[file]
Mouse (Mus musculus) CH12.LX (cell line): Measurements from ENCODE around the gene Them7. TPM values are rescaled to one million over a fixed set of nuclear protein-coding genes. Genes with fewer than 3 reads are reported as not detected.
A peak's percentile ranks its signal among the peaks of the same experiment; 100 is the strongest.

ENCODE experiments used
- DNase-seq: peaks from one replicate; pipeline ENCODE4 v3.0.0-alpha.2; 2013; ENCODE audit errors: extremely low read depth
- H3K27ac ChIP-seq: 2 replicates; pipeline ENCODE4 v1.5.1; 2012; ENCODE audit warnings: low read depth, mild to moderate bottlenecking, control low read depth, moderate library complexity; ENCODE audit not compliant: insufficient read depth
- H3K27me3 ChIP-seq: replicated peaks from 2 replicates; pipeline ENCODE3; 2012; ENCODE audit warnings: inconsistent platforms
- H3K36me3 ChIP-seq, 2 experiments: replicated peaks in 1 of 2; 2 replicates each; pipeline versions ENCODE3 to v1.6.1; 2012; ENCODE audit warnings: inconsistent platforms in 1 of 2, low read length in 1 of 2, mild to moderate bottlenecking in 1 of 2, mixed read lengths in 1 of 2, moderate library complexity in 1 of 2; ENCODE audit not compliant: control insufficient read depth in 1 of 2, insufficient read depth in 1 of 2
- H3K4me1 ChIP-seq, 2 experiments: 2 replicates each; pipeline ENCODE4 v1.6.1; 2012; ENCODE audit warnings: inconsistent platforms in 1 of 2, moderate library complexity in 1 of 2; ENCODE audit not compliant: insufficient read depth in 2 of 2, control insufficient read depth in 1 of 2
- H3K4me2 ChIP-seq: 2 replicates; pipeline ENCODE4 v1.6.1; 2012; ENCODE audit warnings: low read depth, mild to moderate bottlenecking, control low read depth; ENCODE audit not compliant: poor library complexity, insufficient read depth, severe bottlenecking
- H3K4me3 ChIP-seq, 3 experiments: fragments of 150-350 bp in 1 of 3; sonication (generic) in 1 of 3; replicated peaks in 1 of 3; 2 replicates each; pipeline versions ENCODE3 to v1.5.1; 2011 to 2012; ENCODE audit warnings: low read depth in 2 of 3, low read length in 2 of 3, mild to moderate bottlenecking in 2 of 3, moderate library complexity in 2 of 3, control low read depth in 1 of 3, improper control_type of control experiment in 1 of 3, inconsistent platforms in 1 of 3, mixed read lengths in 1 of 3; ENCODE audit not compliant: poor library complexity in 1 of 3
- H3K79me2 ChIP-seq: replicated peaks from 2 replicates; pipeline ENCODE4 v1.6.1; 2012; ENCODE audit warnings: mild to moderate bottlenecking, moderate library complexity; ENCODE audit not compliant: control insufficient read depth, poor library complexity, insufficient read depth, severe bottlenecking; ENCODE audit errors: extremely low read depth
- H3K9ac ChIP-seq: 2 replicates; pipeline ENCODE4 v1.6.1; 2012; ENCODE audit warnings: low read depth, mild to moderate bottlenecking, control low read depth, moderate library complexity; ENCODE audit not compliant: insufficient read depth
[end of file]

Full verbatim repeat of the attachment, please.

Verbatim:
Mouse (Mus musculus) CH12.LX (cell line): Measurements from ENCODE around the gene Them7. TPM values are rescaled to one million over a fixed set of nuclear protein-coding genes. Genes with fewer than 3 reads are reported as not detected.
A peak's percentile ranks its signal among the peaks of the same experiment; 100 is the strongest.

ENCODE experiments used
- DNase-seq: peaks from one replicate; pipeline ENCODE4 v3.0.0-alpha.2; 2013; ENCODE audit errors: extremely low read depth
- H3K27ac ChIP-seq: 2 replicates; pipeline ENCODE4 v1.5.1; 2012; ENCODE audit warnings: low read depth, mild to moderate bottlenecking, control low read depth, moderate library complexity; ENCODE audit not compliant: insufficient read depth
- H3K27me3 ChIP-seq: replicated peaks from 2 replicates; pipeline ENCODE3; 2012; ENCODE audit warnings: inconsistent platforms
- H3K36me3 ChIP-seq, 2 experiments: replicated peaks in 1 of 2; 2 replicates each; pipeline versions ENCODE3 to v1.6.1; 2012; ENCODE audit warnings: inconsistent platforms in 1 of 2, low read length in 1 of 2, mild to moderate bottlenecking in 1 of 2, mixed read lengths in 1 of 2, moderate library complexity in 1 of 2; ENCODE audit not compliant: control insufficient read depth in 1 of 2, insufficient read depth in 1 of 2
- H3K4me1 ChIP-seq, 2 experiments: 2 replicates each; pipeline ENCODE4 v1.6.1; 2012; ENCODE audit warnings: inconsistent platforms in 1 of 2, moderate library complexity in 1 of 2; ENCODE audit not compliant: insufficient read depth in 2 of 2, control insufficient read depth in 1 of 2
- H3K4me2 ChIP-seq: 2 replicates; pipeline ENCODE4 v1.6.1; 2012; ENCODE audit warnings: low read depth, mild to moderate bottlenecking, control low read depth; ENCODE audit not compliant: poor library complexity, insufficient read depth, severe bottlenecking
- H3K4me3 ChIP-seq, 3 experiments: fragments of 150-350 bp in 1 of 3; sonication (generic) in 1 of 3; replicated peaks in 1 of 3; 2 replicates each; pipeline versions ENCODE3 to v1.5.1; 2011 to 2012; ENCODE audit warnings: low read depth in 2 of 3, low read length in 2 of 3, mild to moderate bottlenecking in 2 of 3, moderate library complexity in 2 of 3, control low read depth in 1 of 3, improper control_type of control experiment in 1 of 3, inconsistent platforms in 1 of 3, mixed read lengths in 1 of 3; ENCODE audit not compliant: poor library complexity in 1 of 3
- H3K79me2 ChIP-seq: replicated peaks from 2 replicates; pipeline ENCODE4 v1.6.1; 2012; ENCODE audit warnings: mild to moderate bottlenecking, moderate library complexity; ENCODE audit not compliant: control insufficient read depth, poor library complexity, insufficient read depth, severe bottlenecking; ENCODE audit errors: extremely low read depth
- H3K9ac ChIP-seq: 2 replicates; pipeline ENCODE4 v1.6.1; 2012; ENCODE audit warnings: low read depth, mild to moderate bottlenecking, control low read depth, moderate library complexity; ENCODE audit not compliant: insufficient read depth